Kashi-no-Ichi: An uncrowded fish market in a beautiful Japanese port

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The Maguro-kan, or tuna building, at Kashi-no-Ichi in Shimizu, Japan, is devoted to restaurants. This second-story eatery is among the most popular at the port-side fish market.
From Stripes.com
The Maguro-kan, or tuna building, at Kashi-no-Ichi in Shimizu, Japan, is devoted to restaurants. This second-story eatery is among the most popular at the port-side fish market.

Kashi-no-Ichi: An uncrowded fish market in a beautiful Japanese port

by: Allen Onstott | .
Stars and Stripes | .
published: March 02, 2017
At Kashi-no-Ichi, a bustling fish market not far from Mount Fuji, visitors can taste fresh, delicious seafood on the docks of Shimizu, one of Japan’s most scenic seaports.
 
The still, deep waters contrast perfectly with the slopes of Fuji — Japan’s tallest peak — which drops off gracefully toward the coast to the north.
 
The market isn’t far from Tokyo, but when venturing to Shizuoka Prefecture on the other side of the mountain, it feels like you’re on a different island from the capital and its sprawl of high-rises.
 
Kashi-no-Ichi is a longer drive or train ride for U.S. personnel than Tokyo’s famous Tsukiji, the world’s largest wholesale fish market, but it’s also a lot less crowded. Shimizu, near the large city of Shizuoka, is said to be one of the three most beautiful ports in Japan, along with Kobe and Nagasaki.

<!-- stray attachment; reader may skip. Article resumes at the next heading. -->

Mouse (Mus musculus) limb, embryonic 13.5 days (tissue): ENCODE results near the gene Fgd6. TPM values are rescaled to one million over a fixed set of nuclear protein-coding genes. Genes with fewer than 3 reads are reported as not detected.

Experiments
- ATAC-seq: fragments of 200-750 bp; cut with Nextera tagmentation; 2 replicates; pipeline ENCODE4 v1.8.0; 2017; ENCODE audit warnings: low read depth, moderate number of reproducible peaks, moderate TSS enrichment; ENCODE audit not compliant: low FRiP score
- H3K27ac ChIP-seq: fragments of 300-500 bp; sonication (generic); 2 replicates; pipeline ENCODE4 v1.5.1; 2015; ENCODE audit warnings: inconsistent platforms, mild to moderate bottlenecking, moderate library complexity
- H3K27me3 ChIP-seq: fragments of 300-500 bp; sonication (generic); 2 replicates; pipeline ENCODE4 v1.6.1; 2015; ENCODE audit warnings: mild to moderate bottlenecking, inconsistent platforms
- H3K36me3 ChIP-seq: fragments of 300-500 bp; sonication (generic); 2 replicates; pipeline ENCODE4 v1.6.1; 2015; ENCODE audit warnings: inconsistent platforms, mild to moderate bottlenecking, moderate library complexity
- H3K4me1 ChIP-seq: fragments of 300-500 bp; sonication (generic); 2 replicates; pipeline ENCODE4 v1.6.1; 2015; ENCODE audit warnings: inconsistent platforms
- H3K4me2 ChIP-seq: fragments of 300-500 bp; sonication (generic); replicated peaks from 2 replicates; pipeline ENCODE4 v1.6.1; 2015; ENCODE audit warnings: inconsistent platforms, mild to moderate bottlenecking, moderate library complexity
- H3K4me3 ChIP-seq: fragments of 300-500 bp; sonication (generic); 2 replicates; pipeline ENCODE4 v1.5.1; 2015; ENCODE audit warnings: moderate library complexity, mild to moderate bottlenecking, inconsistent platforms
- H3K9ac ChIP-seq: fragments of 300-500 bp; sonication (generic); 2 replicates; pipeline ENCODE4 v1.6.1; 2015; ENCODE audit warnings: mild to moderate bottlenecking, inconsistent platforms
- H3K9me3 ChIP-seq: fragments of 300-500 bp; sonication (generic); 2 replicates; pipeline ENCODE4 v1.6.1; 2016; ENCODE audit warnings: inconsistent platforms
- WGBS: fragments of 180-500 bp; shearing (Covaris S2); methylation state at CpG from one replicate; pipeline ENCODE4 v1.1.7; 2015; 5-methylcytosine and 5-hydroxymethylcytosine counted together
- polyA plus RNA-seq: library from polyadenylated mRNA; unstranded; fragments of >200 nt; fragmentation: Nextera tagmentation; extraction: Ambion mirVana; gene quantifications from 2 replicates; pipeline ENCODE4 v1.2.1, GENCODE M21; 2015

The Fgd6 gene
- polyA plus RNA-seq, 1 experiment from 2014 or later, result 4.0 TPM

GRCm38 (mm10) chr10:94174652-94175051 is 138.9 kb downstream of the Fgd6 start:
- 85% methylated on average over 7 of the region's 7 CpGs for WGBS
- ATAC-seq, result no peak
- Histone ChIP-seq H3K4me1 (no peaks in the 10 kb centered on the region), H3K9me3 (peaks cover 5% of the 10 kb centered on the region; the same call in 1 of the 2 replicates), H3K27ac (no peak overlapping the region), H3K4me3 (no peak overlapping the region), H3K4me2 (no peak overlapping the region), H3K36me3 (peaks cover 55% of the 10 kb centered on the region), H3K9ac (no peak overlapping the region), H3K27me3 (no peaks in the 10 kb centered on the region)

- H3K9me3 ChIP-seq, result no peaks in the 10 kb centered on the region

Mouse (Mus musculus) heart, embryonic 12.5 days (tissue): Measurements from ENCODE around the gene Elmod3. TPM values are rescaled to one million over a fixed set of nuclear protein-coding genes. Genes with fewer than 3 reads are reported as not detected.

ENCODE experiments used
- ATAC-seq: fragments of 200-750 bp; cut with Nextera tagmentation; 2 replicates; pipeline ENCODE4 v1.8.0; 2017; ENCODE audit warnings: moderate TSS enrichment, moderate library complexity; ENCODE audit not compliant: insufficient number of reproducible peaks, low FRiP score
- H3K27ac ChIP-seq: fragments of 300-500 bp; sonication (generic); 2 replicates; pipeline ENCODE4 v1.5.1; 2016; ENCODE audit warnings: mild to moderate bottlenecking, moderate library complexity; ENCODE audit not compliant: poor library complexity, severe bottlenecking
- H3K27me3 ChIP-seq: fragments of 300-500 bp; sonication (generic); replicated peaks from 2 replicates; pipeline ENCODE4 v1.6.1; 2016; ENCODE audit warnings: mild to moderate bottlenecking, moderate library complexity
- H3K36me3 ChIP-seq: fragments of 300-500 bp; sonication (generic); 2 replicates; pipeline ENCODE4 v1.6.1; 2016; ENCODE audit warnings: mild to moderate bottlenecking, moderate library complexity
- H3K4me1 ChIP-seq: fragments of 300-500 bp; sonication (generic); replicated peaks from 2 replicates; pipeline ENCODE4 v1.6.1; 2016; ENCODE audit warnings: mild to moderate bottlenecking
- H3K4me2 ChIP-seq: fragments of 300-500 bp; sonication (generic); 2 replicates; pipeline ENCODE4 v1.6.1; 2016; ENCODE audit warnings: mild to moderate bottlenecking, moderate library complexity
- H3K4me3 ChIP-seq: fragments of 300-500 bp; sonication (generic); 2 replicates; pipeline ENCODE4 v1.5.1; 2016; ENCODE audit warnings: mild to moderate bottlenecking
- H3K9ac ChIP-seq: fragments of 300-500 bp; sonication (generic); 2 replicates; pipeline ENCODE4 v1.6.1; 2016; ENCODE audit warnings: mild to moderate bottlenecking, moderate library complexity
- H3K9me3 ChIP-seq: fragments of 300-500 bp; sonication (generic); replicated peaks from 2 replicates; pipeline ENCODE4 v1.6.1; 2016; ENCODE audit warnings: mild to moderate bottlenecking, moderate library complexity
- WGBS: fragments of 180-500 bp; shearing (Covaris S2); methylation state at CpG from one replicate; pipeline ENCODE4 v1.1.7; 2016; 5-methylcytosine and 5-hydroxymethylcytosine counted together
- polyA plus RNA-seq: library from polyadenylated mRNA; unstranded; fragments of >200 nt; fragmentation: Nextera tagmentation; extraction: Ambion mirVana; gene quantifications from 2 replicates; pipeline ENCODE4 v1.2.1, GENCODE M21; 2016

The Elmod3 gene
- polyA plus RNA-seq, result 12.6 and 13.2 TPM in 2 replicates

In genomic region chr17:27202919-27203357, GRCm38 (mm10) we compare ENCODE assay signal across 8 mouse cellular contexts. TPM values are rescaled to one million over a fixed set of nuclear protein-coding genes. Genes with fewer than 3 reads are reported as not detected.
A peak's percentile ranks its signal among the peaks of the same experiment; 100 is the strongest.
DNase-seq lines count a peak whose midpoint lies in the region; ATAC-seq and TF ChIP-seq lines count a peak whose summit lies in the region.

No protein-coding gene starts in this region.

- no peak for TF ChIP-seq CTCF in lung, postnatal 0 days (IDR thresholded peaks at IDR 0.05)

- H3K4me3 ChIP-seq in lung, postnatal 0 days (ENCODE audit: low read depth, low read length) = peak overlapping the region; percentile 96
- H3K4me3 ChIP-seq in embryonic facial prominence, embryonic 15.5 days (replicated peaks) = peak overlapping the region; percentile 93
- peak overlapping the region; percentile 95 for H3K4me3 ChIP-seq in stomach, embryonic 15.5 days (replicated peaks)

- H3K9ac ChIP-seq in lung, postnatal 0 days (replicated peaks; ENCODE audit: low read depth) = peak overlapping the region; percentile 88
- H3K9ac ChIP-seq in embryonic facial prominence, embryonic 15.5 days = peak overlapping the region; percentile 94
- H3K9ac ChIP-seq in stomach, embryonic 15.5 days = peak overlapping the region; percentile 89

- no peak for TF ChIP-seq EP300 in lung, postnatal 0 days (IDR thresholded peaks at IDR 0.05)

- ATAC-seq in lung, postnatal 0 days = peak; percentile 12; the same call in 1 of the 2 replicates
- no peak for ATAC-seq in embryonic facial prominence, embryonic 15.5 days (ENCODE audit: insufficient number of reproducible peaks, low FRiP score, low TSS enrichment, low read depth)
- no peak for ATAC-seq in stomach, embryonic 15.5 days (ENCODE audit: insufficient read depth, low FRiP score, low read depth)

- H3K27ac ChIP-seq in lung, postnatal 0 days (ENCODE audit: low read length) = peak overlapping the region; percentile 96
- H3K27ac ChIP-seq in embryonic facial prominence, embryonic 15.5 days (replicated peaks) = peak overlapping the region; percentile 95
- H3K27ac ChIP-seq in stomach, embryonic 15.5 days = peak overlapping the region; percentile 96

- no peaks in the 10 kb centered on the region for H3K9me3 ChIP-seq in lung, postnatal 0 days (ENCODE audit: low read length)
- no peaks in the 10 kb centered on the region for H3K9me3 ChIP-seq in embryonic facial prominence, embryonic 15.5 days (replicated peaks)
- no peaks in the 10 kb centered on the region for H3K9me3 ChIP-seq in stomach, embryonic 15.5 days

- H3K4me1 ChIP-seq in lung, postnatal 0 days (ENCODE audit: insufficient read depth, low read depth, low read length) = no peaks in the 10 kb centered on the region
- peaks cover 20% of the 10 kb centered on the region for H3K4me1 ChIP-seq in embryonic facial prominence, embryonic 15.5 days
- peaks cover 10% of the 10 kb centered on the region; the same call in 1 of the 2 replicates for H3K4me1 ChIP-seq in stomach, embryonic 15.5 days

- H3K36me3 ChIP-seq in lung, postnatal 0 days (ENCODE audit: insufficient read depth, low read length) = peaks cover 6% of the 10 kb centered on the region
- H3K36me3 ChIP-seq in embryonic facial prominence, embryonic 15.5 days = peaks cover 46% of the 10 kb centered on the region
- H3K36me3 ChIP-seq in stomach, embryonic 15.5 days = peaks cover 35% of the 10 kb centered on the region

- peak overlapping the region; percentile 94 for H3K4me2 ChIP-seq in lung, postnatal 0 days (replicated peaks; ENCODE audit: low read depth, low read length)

Fishermen land more tuna at Shimizu than anywhere else in Japan, and about half of all tuna consumed in the country is caught there. The port is also famous for small sakura, ebi (sakura shrimp) and shirasu (whitebait).
 
Kashi-no-Ichi is housed in two buildings. The Maguro-kan (tuna building) is devoted to restaurants, while the Ichiba-kan (market building) includes shops and restaurants.
 
Wholesalers in Shimizu want “people to be able to get their hands on fresh and tasty fish easily,” says the fish market’s website. Each year, more than a million people visit the market, which serves as “the local kitchen of Shimizu port.”
 
The market is a great place to pick up some fresh fish to eat at home, though the restaurants serve plenty of local fare, including large portions of sashimi (raw fish) served in baskets shaped like wooden ships.
 
Visitors to the fish market can park free for a half-hour. Those who spend more than 500 yen at the market can park free for an hour and a half, and those who eat at the restaurants can park for even longer at no charge.
 
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